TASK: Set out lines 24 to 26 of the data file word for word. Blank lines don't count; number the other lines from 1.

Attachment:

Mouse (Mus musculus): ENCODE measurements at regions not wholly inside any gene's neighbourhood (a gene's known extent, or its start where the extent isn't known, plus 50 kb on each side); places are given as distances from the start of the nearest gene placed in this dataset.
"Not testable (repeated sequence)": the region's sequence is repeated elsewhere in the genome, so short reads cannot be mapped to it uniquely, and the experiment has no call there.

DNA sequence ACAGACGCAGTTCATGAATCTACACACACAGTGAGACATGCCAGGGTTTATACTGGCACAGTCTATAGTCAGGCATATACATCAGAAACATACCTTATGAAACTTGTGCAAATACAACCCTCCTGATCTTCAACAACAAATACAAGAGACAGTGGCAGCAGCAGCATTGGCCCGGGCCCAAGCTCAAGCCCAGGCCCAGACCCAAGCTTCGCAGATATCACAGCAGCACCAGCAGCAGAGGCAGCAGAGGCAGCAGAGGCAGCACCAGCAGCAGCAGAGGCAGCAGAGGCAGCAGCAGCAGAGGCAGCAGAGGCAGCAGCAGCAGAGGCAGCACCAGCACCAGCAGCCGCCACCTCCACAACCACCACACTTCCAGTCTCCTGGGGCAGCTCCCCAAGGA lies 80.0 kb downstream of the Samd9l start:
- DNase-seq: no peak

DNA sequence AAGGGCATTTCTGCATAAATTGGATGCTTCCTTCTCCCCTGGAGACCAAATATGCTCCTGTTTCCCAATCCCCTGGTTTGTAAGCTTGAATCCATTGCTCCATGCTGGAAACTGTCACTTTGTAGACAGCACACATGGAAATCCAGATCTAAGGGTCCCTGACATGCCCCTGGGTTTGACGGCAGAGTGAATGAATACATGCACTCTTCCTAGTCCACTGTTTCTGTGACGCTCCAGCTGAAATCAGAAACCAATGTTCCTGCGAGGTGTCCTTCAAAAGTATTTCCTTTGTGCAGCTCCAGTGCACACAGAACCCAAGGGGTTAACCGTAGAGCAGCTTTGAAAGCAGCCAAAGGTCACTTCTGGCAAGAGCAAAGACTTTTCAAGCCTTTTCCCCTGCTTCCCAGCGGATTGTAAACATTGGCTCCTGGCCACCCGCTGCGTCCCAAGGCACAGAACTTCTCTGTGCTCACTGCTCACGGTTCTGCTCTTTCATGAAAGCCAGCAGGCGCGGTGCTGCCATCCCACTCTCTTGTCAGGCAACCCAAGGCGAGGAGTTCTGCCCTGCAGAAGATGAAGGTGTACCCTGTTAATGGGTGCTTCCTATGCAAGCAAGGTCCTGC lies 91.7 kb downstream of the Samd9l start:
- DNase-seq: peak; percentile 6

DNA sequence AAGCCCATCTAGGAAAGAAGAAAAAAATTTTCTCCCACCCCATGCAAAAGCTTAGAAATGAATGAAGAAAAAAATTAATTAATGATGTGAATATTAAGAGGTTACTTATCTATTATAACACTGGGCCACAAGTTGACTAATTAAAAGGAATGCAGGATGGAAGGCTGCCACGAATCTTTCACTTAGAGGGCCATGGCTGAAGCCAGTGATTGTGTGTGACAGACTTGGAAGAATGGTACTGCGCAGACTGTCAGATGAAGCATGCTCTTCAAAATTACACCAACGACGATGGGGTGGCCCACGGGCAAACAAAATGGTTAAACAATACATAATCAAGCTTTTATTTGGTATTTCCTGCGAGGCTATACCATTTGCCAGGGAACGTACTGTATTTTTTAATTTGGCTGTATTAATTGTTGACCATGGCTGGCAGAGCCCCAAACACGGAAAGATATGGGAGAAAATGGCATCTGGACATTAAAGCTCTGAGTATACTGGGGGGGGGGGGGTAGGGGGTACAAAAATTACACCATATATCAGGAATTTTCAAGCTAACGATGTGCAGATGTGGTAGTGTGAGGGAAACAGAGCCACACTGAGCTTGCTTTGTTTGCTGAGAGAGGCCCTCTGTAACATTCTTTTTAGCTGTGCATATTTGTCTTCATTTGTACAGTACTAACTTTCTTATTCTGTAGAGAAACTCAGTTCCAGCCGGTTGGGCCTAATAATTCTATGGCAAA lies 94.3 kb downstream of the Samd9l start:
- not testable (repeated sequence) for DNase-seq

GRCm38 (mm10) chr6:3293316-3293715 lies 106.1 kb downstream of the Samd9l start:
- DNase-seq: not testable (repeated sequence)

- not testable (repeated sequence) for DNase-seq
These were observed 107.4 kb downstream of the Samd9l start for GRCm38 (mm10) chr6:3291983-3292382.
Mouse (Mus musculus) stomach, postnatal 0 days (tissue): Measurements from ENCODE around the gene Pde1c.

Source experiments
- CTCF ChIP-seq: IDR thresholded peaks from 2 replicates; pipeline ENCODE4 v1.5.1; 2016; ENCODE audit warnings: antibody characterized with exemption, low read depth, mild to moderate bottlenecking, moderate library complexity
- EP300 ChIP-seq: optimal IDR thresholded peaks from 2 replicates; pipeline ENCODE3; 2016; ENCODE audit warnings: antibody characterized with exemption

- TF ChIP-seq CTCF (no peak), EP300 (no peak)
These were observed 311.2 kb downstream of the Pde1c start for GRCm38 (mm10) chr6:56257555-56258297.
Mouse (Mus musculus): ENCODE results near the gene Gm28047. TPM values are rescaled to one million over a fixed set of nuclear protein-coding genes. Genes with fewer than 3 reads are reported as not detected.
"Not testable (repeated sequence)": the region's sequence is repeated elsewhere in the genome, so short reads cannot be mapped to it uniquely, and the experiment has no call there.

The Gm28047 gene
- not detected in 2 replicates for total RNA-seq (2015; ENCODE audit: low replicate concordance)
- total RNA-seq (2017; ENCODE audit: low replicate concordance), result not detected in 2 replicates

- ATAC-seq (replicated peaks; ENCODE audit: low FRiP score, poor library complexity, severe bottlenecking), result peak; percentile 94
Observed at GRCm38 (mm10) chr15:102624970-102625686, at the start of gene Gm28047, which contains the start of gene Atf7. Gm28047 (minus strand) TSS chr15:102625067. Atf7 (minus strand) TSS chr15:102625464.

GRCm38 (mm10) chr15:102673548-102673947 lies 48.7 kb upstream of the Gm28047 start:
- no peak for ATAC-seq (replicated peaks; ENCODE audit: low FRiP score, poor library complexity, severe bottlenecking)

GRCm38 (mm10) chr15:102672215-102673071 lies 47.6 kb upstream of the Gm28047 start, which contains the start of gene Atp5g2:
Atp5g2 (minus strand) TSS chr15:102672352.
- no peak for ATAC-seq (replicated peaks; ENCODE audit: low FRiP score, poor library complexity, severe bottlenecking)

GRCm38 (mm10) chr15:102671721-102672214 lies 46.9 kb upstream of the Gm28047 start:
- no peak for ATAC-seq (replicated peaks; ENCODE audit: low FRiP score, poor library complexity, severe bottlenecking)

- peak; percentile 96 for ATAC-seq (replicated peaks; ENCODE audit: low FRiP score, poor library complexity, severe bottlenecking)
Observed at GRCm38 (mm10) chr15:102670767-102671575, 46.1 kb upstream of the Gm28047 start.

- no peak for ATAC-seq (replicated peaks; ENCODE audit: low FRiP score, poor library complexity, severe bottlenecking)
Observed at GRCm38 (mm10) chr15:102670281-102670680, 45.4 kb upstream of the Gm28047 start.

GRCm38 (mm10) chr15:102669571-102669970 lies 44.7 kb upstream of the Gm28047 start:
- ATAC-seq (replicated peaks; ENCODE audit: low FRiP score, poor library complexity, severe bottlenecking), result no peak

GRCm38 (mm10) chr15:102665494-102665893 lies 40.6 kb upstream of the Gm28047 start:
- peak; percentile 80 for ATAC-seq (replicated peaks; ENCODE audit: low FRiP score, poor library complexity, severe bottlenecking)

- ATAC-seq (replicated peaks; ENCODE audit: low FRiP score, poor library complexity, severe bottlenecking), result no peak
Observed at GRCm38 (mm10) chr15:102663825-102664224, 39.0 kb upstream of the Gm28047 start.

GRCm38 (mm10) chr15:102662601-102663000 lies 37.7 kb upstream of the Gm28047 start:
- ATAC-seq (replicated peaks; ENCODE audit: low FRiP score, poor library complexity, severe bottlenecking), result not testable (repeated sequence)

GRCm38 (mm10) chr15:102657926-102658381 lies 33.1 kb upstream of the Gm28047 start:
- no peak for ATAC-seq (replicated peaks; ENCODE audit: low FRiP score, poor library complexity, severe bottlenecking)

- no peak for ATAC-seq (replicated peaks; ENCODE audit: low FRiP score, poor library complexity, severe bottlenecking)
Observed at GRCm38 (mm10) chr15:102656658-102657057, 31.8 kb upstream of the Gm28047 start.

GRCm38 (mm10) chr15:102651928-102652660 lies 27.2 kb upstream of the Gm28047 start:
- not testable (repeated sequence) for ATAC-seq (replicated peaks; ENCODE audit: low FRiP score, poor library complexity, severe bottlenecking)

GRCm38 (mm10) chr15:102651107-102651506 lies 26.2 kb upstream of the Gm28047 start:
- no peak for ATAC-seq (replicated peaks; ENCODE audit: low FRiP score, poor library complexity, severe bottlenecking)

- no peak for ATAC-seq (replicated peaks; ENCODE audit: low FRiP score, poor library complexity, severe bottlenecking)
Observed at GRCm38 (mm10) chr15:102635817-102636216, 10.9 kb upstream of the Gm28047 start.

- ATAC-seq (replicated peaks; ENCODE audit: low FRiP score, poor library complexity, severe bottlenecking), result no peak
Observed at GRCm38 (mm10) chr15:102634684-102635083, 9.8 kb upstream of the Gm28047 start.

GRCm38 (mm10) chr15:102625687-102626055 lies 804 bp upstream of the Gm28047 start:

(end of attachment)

- ATAC-seq (replicated peaks; ENCODE audit: low FRiP score, poor library complexity, severe bottlenecking), result peak; percentile 94
Observed at GRCm38 (mm10) chr15:102624970-102625686, at the start of gene Gm28047, which contains the start of gene Atf7. Gm28047 (minus strand) TSS chr15:102625067. Atf7 (minus strand) TSS chr15:102625464.

GRCm38 (mm10) chr15:102673548-102673947 lies 48.7 kb upstream of the Gm28047 start: